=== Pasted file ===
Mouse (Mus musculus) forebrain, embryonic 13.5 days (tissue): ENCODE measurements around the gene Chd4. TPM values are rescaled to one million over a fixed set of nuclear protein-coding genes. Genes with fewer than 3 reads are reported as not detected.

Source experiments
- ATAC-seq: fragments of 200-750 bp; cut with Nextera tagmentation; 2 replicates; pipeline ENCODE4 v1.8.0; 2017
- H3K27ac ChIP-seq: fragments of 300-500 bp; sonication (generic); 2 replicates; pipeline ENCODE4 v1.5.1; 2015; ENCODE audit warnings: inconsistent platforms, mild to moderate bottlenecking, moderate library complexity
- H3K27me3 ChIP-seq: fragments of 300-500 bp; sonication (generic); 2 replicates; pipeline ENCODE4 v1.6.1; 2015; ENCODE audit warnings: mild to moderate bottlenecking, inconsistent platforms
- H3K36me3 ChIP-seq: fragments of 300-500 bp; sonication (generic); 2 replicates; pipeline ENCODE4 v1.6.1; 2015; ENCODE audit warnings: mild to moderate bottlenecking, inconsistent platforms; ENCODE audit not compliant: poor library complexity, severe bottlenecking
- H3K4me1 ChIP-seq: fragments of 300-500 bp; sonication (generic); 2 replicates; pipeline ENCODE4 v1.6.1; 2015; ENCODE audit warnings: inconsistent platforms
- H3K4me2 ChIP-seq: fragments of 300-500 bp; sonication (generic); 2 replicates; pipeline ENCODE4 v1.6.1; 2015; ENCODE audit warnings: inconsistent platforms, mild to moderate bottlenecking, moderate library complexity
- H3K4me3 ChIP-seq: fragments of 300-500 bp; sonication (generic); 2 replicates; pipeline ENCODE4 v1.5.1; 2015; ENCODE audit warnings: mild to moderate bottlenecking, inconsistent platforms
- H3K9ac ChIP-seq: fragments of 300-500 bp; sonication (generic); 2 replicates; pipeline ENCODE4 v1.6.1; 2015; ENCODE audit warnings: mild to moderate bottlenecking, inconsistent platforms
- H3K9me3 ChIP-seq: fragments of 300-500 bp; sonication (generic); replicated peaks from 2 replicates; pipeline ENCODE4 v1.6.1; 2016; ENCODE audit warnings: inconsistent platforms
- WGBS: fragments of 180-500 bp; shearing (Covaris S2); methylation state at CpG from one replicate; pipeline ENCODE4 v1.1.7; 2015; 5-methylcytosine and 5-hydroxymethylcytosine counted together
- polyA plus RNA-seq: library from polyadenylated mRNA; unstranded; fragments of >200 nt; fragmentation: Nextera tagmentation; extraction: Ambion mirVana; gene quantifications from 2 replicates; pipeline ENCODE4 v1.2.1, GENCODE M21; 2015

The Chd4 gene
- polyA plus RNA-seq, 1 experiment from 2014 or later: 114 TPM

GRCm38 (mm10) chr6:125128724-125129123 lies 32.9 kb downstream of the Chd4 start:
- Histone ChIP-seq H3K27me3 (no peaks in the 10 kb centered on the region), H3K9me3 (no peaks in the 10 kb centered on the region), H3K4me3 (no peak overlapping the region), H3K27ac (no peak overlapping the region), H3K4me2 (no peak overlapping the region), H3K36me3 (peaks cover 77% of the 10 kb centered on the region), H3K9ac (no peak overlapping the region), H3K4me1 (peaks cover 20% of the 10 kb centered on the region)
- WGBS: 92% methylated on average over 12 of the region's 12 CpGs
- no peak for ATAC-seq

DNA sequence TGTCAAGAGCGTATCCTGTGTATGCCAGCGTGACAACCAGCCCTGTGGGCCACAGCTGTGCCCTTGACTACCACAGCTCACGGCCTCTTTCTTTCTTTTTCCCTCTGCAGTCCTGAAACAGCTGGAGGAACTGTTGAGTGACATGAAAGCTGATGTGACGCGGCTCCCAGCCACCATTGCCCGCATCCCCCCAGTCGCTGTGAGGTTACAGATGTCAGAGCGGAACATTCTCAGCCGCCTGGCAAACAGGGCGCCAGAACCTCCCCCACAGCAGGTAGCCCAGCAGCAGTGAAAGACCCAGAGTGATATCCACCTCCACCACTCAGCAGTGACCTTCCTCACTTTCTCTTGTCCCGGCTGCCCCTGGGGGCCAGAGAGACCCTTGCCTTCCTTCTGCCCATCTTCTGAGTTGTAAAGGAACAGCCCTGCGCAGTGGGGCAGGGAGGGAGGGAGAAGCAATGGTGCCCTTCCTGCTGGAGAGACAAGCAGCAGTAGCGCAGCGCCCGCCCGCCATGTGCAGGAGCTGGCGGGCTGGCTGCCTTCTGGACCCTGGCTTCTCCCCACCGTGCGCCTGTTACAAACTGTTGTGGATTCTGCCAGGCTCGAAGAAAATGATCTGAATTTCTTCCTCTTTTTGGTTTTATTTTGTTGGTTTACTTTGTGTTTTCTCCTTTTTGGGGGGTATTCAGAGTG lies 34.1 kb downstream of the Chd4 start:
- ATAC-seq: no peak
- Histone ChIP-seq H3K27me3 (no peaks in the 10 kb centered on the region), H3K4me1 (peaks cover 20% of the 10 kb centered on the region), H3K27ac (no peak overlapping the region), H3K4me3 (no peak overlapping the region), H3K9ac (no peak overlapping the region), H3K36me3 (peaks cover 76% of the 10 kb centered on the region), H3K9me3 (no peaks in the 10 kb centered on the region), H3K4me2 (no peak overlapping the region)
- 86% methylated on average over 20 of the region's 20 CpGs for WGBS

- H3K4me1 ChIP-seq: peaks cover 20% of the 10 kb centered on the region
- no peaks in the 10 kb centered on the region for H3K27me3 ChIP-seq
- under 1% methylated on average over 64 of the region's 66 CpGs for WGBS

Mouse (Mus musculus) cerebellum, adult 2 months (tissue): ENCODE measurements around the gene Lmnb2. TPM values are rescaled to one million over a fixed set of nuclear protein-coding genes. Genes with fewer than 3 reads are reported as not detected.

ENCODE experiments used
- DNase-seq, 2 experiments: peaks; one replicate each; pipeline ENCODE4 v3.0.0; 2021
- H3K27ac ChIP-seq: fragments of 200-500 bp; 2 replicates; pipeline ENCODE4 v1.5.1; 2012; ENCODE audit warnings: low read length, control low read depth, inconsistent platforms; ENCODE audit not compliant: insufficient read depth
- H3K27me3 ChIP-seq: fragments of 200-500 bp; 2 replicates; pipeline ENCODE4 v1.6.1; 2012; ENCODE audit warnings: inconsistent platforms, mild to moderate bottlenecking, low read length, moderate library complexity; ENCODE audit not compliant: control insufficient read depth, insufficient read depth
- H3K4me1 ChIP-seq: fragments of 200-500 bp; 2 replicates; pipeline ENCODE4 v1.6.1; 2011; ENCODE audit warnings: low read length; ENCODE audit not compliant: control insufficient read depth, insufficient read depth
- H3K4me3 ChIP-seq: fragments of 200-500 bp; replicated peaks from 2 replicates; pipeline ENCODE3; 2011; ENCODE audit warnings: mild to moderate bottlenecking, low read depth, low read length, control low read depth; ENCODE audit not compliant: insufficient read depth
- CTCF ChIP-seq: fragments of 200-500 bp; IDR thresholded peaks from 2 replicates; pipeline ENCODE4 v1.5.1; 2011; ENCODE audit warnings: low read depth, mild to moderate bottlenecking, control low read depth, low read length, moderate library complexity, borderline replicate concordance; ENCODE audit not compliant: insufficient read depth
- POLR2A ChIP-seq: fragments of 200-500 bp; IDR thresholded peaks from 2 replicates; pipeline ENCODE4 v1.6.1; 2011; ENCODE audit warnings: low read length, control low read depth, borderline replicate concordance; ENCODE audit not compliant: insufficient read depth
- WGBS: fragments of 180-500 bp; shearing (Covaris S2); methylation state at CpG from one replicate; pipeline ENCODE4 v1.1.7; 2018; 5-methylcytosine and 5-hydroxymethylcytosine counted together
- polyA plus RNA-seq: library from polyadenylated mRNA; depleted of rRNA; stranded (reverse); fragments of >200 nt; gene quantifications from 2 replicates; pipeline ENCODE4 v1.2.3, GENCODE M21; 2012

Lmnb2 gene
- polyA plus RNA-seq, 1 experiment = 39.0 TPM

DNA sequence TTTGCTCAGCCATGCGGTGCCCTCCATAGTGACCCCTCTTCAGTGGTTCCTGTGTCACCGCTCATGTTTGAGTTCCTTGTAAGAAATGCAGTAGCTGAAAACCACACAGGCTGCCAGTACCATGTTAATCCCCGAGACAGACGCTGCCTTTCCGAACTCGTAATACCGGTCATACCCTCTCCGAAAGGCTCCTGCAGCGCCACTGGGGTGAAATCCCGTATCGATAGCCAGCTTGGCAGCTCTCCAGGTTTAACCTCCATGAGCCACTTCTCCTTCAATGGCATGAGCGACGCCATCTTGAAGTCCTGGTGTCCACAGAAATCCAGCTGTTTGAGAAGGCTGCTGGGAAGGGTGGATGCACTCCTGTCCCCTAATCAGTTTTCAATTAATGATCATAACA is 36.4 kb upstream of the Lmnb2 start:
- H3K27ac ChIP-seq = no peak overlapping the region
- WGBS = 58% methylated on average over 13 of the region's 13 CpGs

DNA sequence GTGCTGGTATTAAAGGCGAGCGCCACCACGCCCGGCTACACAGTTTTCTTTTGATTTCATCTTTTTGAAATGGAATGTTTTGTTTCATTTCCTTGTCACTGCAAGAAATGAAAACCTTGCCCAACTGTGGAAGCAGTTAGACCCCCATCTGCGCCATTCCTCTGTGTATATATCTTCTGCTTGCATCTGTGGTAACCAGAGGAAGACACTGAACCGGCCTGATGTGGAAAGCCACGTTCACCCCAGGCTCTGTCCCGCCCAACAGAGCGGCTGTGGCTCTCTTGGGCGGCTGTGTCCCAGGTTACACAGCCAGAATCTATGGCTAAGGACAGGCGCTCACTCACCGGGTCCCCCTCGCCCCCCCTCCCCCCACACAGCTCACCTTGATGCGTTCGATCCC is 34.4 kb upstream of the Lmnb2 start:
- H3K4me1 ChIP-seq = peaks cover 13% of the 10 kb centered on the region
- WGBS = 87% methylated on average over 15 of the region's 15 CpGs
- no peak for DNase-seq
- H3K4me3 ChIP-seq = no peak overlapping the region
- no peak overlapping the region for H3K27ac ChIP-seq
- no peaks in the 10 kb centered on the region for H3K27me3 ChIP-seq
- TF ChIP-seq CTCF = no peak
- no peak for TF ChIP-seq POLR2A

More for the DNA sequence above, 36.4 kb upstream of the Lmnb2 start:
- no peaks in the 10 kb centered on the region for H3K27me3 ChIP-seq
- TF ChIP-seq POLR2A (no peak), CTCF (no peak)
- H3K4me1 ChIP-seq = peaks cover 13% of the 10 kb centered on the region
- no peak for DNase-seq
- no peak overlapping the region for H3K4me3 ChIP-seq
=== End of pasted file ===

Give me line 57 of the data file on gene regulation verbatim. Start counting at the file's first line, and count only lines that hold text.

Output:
- no peak overlapping the region for H3K4me3 ChIP-seq